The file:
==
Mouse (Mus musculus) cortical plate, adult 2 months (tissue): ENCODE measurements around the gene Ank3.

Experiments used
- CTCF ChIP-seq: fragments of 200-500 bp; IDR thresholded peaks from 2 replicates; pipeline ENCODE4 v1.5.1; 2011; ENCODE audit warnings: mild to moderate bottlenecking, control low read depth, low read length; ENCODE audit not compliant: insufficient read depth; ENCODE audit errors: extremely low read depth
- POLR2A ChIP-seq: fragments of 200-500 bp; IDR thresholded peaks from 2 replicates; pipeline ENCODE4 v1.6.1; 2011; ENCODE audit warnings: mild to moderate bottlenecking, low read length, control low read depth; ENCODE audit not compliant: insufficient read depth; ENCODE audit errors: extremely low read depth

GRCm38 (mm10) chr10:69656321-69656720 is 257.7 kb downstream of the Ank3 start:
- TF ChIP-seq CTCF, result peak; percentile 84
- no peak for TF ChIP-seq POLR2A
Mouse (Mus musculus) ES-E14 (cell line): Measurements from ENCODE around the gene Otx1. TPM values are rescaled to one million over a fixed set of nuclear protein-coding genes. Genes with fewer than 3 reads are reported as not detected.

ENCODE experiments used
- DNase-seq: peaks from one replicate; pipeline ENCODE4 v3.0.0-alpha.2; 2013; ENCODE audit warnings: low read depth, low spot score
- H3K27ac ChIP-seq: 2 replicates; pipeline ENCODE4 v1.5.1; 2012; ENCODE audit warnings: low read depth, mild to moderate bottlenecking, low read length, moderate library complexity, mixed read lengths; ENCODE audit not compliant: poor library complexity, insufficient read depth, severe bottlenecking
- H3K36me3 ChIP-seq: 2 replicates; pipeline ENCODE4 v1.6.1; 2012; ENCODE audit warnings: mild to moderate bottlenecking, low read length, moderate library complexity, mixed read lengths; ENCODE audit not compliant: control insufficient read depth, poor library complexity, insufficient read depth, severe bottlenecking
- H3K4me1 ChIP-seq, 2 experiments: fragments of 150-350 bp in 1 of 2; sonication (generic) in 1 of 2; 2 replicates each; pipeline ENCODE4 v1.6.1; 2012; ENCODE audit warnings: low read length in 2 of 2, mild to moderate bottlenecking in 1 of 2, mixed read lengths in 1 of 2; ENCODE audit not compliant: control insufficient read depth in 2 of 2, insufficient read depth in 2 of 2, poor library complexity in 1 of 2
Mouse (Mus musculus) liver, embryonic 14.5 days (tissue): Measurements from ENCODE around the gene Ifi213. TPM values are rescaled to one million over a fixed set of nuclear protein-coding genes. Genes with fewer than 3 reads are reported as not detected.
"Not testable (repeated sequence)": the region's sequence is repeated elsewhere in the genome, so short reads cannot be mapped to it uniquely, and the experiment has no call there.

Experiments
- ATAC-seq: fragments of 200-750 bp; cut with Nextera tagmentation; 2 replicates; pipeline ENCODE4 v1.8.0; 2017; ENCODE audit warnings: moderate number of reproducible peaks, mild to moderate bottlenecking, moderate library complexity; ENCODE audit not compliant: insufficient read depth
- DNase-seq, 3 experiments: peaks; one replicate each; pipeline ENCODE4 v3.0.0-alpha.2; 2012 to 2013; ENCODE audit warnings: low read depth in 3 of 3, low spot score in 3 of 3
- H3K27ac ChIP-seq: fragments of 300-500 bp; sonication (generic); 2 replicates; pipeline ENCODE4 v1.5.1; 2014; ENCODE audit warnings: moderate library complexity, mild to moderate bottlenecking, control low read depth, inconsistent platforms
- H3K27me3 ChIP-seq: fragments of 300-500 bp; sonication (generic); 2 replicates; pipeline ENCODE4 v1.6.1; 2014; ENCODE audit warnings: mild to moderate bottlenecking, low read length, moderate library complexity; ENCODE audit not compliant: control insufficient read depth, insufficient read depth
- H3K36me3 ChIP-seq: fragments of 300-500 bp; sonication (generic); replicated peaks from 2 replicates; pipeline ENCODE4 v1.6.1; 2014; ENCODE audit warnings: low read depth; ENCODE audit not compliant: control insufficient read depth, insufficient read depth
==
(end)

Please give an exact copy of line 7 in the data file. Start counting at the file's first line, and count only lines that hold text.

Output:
- no peak for TF ChIP-seq POLR2A